This article originally appeared on Business Insider. Follow @BusinessInsider on Twitter.

Humor

5 awful hand salutes that don’t even come close

From greeting a superior officer, showing homage to the American flag, or paying respect to a fallen comrade — saluting is a powerful non-verbal communication gesture for showing proper respect.


With no real written record of how or where the tradition began, the salute dates back far in history when troops would raise their right hand (or their weapon hand) as a signal of friendship.

Back in the days, the subordinate person hand-gestured first in the presence of a superior who would then respond accordingly, which is the same practice used today — lower-ranking personnel salute higher ranking first.

Recruits learn how to hand salute in boot camp and demonstrate it hundreds of times before heading out to active duty. The gesture becomes instant as muscle memory takes over.

But many civilians nowadays salute as a form of celebration — and they get it so so wrong.

Related: 35 technical errors in ‘Rules of Engagement’

So check out our list of awful hand salutes that weren’t even close.

(Seriously — where are the military consultants?)

She was the first woman to receive both Purple Heart and Bronze Star

The over-the-top salute. (Image via Giphy)

She was the first woman to receive both Purple Heart and Bronze Star

He needs lessons…badly. (Image via Giphy)

She was the first woman to receive both Purple Heart and Bronze Star

Chris Evans (some talk show)

Also Read: 5 epic military movie mistakes

She was the first woman to receive both Purple Heart and Bronze Star

He made this list freakin’ twice. (Image via Giphy)

She was the first woman to receive both Purple Heart and Bronze Star

You know we couldn’t leave this one out. (Source: WB/ YouTube/ Screenshot)

Steven Seagal (Under Siege)

Can you think of any others?

MIGHTY HISTORY

6 insane things the President can do during a crisis

We know our government as one of checks and balances, always ensuring that one branch has oversight over another. But in case of some kind of national emergency, the President of the United States has the ability to essentially turn the democratically-elected government into a sort of constitutional dictatorship, with him (or her) at its center.


This doesn’t mean the chief executive has to enact all the powers at once or that, in an emergency, that they have to enact them at all. These are just the possibilities. In case you read this and think to yourself, “Holy cow, no one is ever going to really do that!” Guess again. Most of these have been done before.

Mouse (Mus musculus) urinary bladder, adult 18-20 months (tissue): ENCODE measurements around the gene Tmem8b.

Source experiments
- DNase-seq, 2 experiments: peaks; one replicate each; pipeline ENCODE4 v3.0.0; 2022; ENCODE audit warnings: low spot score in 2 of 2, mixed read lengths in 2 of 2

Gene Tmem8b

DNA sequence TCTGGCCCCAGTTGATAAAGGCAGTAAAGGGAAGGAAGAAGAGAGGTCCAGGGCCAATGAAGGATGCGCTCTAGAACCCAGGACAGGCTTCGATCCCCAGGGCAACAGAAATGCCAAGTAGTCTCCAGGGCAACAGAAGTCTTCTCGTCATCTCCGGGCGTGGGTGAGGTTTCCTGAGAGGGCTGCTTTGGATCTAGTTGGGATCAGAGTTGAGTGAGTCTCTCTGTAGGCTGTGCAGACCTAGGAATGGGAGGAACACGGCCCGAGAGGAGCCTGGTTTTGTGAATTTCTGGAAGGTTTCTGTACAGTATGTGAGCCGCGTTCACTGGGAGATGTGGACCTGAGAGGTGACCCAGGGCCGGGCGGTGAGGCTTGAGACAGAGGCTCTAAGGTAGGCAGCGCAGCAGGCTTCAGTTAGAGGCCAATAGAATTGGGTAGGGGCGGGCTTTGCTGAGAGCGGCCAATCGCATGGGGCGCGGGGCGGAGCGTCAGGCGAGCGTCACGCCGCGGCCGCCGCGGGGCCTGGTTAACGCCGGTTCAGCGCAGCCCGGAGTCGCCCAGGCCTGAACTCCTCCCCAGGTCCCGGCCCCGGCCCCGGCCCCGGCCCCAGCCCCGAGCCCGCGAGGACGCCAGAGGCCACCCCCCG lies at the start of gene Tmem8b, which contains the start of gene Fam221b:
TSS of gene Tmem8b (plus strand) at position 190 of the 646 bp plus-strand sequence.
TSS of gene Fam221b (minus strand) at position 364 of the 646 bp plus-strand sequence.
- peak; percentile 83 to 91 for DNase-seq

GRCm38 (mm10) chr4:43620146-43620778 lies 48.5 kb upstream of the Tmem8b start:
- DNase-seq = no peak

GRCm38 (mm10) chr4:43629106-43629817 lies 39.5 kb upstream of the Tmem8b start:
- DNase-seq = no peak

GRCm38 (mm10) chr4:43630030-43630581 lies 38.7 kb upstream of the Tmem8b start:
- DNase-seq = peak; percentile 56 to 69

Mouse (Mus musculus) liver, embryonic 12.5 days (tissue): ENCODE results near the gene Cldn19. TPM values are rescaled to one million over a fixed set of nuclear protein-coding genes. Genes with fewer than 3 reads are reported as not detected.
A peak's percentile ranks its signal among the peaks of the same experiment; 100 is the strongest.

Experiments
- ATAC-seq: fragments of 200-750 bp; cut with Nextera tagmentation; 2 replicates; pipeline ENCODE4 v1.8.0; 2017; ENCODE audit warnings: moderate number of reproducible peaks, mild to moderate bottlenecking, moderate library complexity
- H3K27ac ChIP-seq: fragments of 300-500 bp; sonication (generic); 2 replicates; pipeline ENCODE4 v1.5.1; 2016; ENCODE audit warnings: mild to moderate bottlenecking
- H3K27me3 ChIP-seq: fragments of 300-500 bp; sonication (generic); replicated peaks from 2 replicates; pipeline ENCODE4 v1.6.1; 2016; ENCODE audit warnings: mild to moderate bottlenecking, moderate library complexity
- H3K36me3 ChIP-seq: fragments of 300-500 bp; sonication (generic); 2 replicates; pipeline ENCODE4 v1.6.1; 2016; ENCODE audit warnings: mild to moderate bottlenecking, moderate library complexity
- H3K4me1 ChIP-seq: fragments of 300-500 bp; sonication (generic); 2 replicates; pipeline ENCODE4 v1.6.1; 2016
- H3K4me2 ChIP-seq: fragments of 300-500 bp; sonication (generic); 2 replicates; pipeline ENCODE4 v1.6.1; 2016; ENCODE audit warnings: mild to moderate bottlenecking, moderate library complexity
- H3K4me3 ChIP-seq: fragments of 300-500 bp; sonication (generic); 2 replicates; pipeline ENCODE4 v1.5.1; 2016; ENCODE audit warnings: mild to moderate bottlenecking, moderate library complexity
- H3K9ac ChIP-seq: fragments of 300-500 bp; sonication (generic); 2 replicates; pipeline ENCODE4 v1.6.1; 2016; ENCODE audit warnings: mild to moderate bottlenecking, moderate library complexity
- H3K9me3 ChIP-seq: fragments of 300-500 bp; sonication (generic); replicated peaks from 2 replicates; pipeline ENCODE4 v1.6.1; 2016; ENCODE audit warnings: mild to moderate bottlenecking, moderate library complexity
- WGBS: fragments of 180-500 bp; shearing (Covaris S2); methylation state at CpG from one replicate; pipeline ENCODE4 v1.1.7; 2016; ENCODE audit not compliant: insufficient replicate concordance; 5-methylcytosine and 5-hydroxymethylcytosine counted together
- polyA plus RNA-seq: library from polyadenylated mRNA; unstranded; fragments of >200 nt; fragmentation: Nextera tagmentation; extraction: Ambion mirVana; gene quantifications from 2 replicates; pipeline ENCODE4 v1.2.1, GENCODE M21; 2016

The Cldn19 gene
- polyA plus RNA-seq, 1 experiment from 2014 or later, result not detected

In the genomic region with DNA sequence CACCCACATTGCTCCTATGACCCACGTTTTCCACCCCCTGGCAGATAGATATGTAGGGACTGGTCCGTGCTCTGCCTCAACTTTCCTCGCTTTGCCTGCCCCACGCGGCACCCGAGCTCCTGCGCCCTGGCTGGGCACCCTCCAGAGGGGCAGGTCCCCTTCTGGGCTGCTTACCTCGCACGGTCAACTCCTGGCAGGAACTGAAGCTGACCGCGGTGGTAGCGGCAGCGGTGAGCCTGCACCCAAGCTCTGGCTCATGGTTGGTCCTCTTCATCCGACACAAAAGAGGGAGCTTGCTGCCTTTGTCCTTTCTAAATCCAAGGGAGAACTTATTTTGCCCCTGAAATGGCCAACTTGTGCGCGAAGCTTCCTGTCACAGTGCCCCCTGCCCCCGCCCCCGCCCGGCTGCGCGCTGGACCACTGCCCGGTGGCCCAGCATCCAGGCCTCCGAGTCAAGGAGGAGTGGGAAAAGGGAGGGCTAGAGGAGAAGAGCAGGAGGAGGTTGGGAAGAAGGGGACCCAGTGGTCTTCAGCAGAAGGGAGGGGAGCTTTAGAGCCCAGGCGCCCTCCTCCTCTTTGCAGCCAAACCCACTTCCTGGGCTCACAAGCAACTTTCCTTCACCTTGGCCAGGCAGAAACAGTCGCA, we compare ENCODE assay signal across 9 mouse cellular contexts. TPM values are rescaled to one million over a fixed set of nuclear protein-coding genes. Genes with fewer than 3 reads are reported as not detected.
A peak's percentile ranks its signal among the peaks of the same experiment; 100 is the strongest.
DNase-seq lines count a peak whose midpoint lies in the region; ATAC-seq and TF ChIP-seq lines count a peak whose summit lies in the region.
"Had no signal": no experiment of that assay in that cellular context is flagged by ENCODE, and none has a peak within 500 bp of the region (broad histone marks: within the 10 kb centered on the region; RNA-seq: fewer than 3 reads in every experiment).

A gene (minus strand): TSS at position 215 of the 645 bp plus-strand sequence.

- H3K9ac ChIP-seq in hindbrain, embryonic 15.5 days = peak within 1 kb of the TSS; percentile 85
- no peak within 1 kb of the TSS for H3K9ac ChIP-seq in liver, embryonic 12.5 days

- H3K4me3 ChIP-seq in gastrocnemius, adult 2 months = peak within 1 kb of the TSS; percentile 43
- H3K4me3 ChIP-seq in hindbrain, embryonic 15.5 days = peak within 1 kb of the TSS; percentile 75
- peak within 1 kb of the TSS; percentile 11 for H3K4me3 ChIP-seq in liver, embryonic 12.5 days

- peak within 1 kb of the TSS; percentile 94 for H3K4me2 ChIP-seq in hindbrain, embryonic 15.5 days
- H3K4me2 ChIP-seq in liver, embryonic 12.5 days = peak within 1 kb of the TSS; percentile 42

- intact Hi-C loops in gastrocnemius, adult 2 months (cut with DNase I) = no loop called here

Precedents for the President

There are four aspects to an emergency: the sudden onset and how long it will last, how dangerous or destructive it is, who it may be dangerous to, and who is best suited to respond. The President has to declare a state of emergency and indicate which powers he’s activating.

She was the first woman to receive both Purple Heart and Bronze Star

“We should ask the President,” said no businessperson ever.

1. Regulate all commerce and business transactions.

Under the Trading with the Enemy Act of 1917, the President is allowed to regulate all the finances of the United States, including all international transactions.

She was the first woman to receive both Purple Heart and Bronze Star

Pictured: Not yours.

2. Seize all privately-held gold stores.

Under the same 1917 act of Congress, the President has the authority to take all privately-owned gold coin, gold bullion, and gold certificates. The last time this was used was in 1933 to mitigate the effects of the Great Depression. Citizens were allowed to keep only 0 worth of gold.

Citizens were paid its value per ounce and for the cost of transportation as they were required to surrender the gold to a Federal Reserve Bank within three days of the order.

She was the first woman to receive both Purple Heart and Bronze Star

Better make room for a new logo.

3. Take control of all media in the U.S.

Under the Communications Act of 1934, the President can establish the Office of Telecommunications Management, which oversees all media and telecommunications, regardless of advances in technology. President Kennedy did this through Executive Order 10995 in 1962.

She was the first woman to receive both Purple Heart and Bronze Star

Make way for the Trump Train!

4. Basically capture all resources and manpower.

Kennedy also signed executive orders allowing for the seizure of electric power fuels and minerals, roads, highways, ports, sea lanes, waterways, railroads, and the private vehicles on those throughways. Under further orders, he allowed for the Executive Office of the President to conscript citizens as laborers, seize health and education facilities, and airports and aircraft. These are continued in Executive Orders 10997, 10999, 11000, 11001, 11002, 11003, 11004, and 11005.